Key Evidence Presented in Corruption Trial of Former Assembly Speaker Sheldon Silver

Federal prosecutors are continuing to try to make their case to a jury in the federal corruption trial of former Assembly Speaker Sheldon Silver. Today, a key piece of evidence was a hand-written note by a top Assembly policy advisor, who now serves as budget director for Mayor Bill de Blasio. At issue is whether Silver steered a grant to cancer research in exchange for kickbacks. Zack Fink has more from the court room.

In testimony during Silver's corruption trial in lower Manhattan, prosecutors produced a document from January 2004, requesting a $250,000 grant for a mesothelioma research center out of Columbia University run by Dr. Robert Taub.

The government claims Silver steered public money to Taub in exchange for referrals of cancer patients who Silver presented to the private law firm "Weitz and Luxenberg," where Silver served as "of counsel."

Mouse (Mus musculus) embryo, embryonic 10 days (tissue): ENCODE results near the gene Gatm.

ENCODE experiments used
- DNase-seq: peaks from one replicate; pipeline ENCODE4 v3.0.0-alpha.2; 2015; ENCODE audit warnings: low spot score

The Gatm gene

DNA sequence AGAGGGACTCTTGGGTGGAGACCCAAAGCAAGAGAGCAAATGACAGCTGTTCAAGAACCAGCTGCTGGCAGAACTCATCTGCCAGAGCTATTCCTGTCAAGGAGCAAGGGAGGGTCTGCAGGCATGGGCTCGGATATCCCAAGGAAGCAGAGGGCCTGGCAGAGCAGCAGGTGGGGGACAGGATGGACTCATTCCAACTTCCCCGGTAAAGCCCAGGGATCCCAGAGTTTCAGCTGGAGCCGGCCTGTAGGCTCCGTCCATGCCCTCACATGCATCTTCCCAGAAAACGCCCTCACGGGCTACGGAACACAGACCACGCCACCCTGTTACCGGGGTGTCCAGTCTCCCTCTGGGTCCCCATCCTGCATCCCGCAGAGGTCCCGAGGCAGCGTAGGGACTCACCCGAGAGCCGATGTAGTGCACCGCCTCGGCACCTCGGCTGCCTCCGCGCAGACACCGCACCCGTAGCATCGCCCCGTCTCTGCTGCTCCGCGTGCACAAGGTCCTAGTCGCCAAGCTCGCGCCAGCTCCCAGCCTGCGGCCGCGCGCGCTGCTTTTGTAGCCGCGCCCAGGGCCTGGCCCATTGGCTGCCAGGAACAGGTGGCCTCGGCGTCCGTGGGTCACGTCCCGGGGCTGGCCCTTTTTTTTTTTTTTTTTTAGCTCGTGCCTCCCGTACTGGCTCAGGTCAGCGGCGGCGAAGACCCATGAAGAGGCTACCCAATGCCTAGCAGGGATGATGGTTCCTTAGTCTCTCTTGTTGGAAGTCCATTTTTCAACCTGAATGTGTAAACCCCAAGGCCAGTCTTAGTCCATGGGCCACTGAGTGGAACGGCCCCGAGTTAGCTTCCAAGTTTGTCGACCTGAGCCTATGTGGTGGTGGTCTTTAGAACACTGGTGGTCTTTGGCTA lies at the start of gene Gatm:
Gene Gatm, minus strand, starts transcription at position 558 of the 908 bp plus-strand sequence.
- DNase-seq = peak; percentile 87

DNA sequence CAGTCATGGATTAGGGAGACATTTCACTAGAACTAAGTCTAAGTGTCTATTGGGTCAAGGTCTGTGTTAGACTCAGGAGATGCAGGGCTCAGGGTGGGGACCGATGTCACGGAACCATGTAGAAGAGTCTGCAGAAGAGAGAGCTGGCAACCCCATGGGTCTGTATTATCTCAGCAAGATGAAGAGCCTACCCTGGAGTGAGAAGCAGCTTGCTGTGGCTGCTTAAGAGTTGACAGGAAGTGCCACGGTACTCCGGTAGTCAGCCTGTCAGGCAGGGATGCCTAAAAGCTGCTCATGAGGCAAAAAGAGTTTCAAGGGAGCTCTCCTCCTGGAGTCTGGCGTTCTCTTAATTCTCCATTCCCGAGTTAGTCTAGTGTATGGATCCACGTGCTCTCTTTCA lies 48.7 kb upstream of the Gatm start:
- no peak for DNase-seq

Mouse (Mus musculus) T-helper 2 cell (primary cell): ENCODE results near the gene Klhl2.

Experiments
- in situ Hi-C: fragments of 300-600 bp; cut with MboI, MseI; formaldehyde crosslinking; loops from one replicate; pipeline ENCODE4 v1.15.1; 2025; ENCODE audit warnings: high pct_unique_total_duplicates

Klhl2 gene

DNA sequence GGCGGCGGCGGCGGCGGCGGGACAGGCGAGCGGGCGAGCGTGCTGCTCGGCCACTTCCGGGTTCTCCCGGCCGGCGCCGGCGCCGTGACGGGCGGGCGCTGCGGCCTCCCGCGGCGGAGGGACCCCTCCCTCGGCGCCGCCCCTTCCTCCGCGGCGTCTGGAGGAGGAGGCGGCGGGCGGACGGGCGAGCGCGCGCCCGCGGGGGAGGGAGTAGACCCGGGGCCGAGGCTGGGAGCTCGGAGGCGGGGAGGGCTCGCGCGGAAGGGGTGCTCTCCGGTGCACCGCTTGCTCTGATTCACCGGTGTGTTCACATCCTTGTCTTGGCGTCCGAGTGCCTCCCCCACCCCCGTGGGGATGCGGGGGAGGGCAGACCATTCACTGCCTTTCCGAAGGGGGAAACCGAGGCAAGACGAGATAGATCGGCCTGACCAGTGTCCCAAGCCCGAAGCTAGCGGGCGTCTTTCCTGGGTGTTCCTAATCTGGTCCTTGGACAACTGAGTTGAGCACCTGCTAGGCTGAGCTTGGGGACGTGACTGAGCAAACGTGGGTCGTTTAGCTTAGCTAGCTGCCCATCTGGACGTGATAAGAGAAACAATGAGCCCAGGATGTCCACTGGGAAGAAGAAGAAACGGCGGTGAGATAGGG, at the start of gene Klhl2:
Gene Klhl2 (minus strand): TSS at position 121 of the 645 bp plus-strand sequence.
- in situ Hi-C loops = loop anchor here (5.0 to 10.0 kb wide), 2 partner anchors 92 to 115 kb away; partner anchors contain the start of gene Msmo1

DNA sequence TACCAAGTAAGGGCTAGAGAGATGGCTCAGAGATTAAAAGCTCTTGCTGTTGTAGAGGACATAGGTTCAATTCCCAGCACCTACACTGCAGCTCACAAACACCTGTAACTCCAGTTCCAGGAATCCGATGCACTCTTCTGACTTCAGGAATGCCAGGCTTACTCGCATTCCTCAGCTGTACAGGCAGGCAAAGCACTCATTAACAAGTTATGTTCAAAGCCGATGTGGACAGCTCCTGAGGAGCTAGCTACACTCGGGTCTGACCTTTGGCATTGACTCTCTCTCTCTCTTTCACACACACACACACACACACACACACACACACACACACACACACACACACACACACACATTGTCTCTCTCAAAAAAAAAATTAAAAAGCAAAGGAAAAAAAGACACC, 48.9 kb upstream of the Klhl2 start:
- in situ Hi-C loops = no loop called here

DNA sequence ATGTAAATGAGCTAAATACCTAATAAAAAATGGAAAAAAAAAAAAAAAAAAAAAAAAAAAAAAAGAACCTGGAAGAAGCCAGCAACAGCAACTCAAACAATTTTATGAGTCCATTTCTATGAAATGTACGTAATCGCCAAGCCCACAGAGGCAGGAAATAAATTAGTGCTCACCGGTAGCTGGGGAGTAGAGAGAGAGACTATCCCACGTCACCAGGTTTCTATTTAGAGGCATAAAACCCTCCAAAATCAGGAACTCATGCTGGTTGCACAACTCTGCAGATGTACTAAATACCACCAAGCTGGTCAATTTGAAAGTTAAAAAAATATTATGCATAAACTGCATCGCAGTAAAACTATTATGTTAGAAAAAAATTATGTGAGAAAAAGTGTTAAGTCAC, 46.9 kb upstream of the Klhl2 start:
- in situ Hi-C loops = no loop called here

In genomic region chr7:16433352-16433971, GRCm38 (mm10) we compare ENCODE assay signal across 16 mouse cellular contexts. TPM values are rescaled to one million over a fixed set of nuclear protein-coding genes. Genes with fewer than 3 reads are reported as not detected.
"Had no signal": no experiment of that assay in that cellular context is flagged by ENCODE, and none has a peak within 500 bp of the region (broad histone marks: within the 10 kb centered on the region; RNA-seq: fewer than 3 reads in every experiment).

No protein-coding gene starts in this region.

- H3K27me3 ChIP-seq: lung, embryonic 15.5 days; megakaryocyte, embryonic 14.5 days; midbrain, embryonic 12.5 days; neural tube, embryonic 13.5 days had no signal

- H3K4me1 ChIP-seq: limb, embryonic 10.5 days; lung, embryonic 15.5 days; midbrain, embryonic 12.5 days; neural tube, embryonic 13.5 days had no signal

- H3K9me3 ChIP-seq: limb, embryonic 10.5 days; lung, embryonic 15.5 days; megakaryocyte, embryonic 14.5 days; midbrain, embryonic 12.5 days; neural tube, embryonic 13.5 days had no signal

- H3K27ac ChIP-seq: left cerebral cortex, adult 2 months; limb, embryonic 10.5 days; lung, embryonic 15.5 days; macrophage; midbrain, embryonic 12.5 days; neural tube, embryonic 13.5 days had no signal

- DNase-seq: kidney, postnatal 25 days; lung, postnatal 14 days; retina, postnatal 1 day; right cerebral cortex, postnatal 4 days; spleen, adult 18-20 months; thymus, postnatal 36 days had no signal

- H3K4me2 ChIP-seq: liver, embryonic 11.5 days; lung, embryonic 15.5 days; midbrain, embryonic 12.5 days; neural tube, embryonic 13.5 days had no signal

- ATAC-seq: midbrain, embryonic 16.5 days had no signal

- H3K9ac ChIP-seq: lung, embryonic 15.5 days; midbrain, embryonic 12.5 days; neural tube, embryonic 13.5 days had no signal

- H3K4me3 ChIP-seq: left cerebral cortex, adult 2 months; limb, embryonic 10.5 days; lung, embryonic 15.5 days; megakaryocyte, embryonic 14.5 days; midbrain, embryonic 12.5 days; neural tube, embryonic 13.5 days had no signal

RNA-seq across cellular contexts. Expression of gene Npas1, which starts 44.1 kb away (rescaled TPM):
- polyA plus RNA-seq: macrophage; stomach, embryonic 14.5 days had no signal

For every patient Taub passed along to Silver, the former Assembly speaker received a referral fee from the firm. Those fees addded up to more than $3 million over nearly a decade.

While the grant proposal was pro forma, a handwritten note at the top of the application read, "This is very important to Shelly." It was signed by Dean Fuleihan — a top advisor to Silver who is now Mayor Bill de Blasio's budget director.

Prosecutors were attempting to demonstrate that despite the hundreds of grant requests the Assembly considers each year, this particular one for Taub had special significance to Silver because it set him down the path to receiving lucrative referrals.

Prosecutors also maintained that the grants came out of a specific pool of money with very little public scrutiny or oversight. Silver stopped sending Taub grants in 2007, after then-Gov. Eliot Spitzer pushed through a budget reform act, which brought greater accountability to how state money gets allocated.

Silver declined to say whether he thought the day's testimony favored the defense of prosecution.

"I think you've got to be in the courtroom," Silver said. "The jury will determine the good days. I believe I will be vindicated, I have believed that from the beginning and I have no reason to think otherwise."

During testimony Monday afternoon, U.S. Attorney Preet Bharara was in the courtroom. It was the first time he has been physically present at the proceedings since opening arguments last week.

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